However, it is a very useful general-purpose high-speed parallel interface, that deserves wider usage; in this post I’m testing it with digital-to-analogue and analogue-to-digital converters (DAC and ADC) but there are many other parallel-bus devices that would be suitable.

To take advantage of the high data rates, I’ll be using the C language, and Direct Memory Access (DMA); if you are unfamiliar with DMA on the RPi, I suggest you read my previous 2 posts on the subject, here and here.

Parallel interface

Raspberry Pi SMI signals

The SMI interface has up to 18 bits of data, 6 address lines, read & write select lines. Transfers can be initiated internally, or externally via read & write request lines, which can take over the uppermost 2 bits of the data bus. Transfer data widths are 8, 9, 16 or 18 bits, and are fully supported by First In First Out (FIFO) buffers, and DMA; this makes for efficient memory usage when driving an 8-bit peripheral, since a single 32-bit DMA transfer can automatically be converted into four 8-bit accesses.

If you have ever worked with the classic bus-interfaces of the original microprocessors, you’ll feel quite at home with SMI, but no need to worry about timing problems, because the setup, strobe & hold times are fully programmable with 4 nanosecond resolution; what luxury!

The SMI functions are assigned to specific GPIO pins:

The GPIO pins to be included in the parallel interface are selected by setting their mode to ALT1; there is no requirement to set all the SMI pins in this way, so the I2C, SPI and PWM interfaces are still quite usable.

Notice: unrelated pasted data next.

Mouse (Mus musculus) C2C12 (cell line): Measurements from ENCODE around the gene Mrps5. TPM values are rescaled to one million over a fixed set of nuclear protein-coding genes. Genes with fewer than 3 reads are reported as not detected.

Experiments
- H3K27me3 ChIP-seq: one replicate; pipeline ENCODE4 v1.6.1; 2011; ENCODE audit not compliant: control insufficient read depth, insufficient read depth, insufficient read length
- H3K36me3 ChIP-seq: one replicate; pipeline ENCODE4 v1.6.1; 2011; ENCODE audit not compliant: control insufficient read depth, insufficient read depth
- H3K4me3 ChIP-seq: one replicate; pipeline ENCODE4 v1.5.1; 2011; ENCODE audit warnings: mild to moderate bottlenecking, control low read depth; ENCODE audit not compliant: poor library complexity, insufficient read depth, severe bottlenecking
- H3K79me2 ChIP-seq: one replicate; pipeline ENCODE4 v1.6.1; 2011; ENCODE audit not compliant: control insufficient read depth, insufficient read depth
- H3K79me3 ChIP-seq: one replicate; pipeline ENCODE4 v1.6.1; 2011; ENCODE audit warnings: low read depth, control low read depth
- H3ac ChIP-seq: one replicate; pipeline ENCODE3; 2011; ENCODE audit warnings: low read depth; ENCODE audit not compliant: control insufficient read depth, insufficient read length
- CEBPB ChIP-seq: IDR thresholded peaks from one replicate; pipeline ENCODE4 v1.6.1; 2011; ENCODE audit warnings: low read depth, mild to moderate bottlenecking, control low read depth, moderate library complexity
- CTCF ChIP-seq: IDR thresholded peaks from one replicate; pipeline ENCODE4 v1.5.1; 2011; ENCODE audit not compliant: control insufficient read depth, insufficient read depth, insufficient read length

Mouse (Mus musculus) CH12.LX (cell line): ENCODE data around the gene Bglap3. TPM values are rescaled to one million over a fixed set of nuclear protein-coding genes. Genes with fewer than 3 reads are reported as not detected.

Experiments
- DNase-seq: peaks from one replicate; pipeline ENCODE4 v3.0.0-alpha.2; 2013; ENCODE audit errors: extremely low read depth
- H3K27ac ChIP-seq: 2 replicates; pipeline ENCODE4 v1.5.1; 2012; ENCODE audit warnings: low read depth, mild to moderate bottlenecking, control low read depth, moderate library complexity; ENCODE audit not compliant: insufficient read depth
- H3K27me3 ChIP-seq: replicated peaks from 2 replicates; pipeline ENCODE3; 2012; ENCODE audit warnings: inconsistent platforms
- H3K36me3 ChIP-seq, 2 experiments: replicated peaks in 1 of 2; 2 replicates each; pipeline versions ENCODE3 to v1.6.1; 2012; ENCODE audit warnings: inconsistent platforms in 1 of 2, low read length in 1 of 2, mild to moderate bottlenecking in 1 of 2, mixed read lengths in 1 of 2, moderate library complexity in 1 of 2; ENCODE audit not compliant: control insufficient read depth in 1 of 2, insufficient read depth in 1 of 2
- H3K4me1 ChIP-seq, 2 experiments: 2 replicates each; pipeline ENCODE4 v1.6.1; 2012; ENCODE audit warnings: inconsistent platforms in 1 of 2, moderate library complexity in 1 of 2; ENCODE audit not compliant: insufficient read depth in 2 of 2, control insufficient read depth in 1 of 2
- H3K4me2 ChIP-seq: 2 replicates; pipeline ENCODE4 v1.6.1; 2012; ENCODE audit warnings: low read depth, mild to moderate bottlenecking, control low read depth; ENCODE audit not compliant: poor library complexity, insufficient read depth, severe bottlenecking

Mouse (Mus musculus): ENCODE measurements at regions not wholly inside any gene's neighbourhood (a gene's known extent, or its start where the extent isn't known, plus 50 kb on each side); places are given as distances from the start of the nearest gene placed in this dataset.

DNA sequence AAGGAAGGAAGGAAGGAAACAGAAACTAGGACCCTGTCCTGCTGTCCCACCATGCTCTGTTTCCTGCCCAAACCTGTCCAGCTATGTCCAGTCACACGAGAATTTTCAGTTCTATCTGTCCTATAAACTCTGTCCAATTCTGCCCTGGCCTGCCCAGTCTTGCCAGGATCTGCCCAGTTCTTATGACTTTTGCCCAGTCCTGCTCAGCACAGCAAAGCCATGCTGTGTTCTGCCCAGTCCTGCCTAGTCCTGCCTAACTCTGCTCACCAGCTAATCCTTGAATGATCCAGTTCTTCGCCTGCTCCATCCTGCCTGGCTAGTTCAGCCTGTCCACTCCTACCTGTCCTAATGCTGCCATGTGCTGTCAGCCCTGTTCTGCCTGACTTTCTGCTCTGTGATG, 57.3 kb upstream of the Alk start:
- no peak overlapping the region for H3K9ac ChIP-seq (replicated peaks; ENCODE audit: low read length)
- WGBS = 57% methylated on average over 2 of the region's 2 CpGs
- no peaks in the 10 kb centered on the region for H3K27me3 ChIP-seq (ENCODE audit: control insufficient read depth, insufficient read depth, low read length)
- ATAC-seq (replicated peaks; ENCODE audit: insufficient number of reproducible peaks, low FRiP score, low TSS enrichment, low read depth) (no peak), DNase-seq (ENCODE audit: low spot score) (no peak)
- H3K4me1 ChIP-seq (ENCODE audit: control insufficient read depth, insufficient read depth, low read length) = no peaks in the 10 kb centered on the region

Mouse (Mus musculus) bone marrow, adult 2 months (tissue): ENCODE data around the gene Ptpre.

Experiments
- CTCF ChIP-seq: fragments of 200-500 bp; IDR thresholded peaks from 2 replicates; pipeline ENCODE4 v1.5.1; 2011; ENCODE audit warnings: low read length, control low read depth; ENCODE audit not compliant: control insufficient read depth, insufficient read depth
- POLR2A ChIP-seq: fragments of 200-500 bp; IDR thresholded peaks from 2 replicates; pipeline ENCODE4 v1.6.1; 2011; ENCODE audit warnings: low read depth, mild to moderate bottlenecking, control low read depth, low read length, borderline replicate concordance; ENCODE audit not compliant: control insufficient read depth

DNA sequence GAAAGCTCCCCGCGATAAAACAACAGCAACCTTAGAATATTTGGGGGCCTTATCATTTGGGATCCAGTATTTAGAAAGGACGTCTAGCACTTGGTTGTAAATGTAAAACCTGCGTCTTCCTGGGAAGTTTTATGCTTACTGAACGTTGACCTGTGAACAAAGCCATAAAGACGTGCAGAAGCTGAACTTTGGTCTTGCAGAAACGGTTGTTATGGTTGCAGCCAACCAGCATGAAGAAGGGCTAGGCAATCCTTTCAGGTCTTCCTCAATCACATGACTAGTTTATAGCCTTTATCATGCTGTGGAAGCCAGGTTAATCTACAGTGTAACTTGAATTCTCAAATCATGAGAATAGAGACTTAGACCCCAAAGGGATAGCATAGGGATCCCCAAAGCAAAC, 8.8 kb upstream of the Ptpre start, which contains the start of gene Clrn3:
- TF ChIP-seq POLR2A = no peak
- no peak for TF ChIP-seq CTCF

Parallel DAC

Hardware

The simplest device to drive from the parallel bus is a digital-to-analogue converter (DAC), using resistors from each data line to a common output. This arrangement is commonly known as an R-2R ladder, due to the resistor values needed.

I’ve used a pre-built device from Digilent (details here, or newer version here) but it is easy to make your own using discrete resistors; the least-significant is connected to GPIO8 (SD0), and the most-significant to GPIO15 (SD7).

Software

I’ll be making extensive use of the dma_utils functions that were created for my previous DMA projects, but before diving into the complication of SMI, it is helpful to test the hardware using simpler GPIO commands:

#define DAC_D0_PIN      8
#define DAC_NPINS       8

extern MEM_MAP gpio_regs;
map_periph(&gpio_regs, (void *)GPIO_BASE, PAGE_SIZE);

// Output value to resistor DAC (without SMI)
void dac_ladder_write(int val)
{
    *REG32(gpio_regs, GPIO_SET0) = (val & 0xff) << DAC_D0_PIN;
    *REG32(gpio_regs, GPIO_CLR0) = (~val & 0xff) << DAC_D0_PIN;
}

// Initialise resistor DAC
void dac_ladder_init(void)
{
    int i;
    
    for (i=0; i<DAC_NPINS; i++)
        gpio_mode(DAC_D0_PIN+i, GPIO_OUT);
}

// Output sawtooth waveform
dac_ladder_init();
while (1)
{
    i = (i + 1) % 256;
    dac_ladder_write(i);
    usleep(10);
}

This is less-than-ideal because we have to use one command to set some I/O pins to 1, and another command to clear the rest to 0, so in the gap between them the I/O state will be incorrect; also we won’t get accurate timing with the usleep command.

To my surprise, when I ran this code on a Pi Zero, and viewed the output on an oscilloscope, it didn’t look too bad; however, as soon as I moved the mouse, there were very significant gaps in the output, so clearly we need to do better.

SMI register definitions